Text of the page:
The Korea Herald


Revised Commercial Act weigh on firms ahead of shareholders meeting season

By Bae Hyunjung

Published : Dec. 14, 2020 - 16:56

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South Korea's companies (Yonhap) South Korea's companies (Yonhap)

South Korea’s listed companies are under growing pressure to overhaul their audit systems in time for their regular shareholders meetings, slated for February and March next year, due to a new set of corporate regulations set to take effect soon.

As the new rules restrict the voting power of owner families in the appointment of auditors, conglomerates will focus on defending their managerial authority from external influence while smaller businesses are likely to struggle to attract qualified personnel.

The Korea Listed Companies Association recently sent out an official letter to member firms, delivering the gist of the “Three Acts for Fair Economic Order,” officials said Monday. The Kosdaq Listed Companies Association, a group of firms on the nation’s tech-heavy secondary bourse, is also drafting a similar message for its member firms.

On Wednesday, the National Assembly passed the revision bill of the Commercial Act that requires listed companies to name at least one auditor from outside their board and limits the voting power of the largest shareholder and family members in the appointment process.

While the original bill applied a 3 percent cap to the combined voting power of the top shareholder and affiliated people, the final version allows them to cast their 3 percent votes separately. The alleviation took into account business circles’ backlash that the restriction would infringe upon shareholders’ rights.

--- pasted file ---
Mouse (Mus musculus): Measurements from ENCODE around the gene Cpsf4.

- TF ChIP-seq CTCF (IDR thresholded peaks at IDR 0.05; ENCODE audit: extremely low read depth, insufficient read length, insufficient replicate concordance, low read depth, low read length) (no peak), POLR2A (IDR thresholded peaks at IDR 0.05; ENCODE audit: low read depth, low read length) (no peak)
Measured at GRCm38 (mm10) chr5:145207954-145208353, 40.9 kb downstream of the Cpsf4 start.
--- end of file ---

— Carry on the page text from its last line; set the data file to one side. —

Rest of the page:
The revised commercial law rounds out the “fair trade regulation trio,” along with the revision bill of the Fair Trade Act and the legislation bill of the Financial Conglomerate Supervision Act.

Unique among the three legislative tracks, the commercial act revision is to take effect without delay, after a 15-day notice period.

Facing the imminent new regulations, most companies are now obligated to select a new external auditor in time for their shareholders’ meetings in the first quarter of next year.

“The government underlines that it has ‘alleviated’ the original 3 percent rule for the sake of shareholders’ rights,” said an industry official who refused to be identified.

“But in reality, the change has limited impact as there are few cases in which family members or other interested parties hold more shares than the top shareholder.”

Concerns have also mounted that the lowered threshold for minority shareholders may excessively infringe upon management rights and consecutively hinder corporate stability.

In the initial legislative stage, the ruling Democratic Party of Korea had vowed to obligate small shareholders to hold their stocks for six months or more before they could exercise their rights. That rule, however, was eliminated from the final version, allowing any shareholder that holds 1 percent to 3 percent of total shares to influence the board.

The burden of restructuring the audit board weighs heavier upon small and medium-sized businesses, where the human resources pool is limited, market watchers said.

“Usually, listed companies would fix their shareholders’ list starting December and gear up for the March shareholders meeting, right after closing their annual accounts in the year-end,” said an official.

“But as (the ruling party) pushed ahead with the law revision in this season of the year, SME working-level officials now find themselves bewildered by the sudden change.”

Key business lobby groups here filed a petition with the National Assembly on Monday, seeking a grace period for the revised Commercial Act.

“We are at a loss on how to overcome the difficulties as several of the approved bills are set to deliver a heavy blow to the economy,” said the Korea Enterprises Federation, Korea Federation of SMEs, Federation of Middle Market Enterprises of Korea, and Korea Listed Companies Association in a joint statement.

“We demand that at least some of the regulations be adjusted during the extraordinary parliamentary plenary session (in January).”

By Bae Hyun-jung (